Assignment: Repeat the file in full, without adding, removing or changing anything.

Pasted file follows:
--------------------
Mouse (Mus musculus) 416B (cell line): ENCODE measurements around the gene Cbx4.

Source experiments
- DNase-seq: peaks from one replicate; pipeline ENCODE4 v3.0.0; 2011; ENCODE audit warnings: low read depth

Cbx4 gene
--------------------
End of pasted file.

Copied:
Mouse (Mus musculus) 416B (cell line): ENCODE measurements around the gene Cbx4.

Source experiments
- DNase-seq: peaks from one replicate; pipeline ENCODE4 v3.0.0; 2011; ENCODE audit warnings: low read depth

Cbx4 gene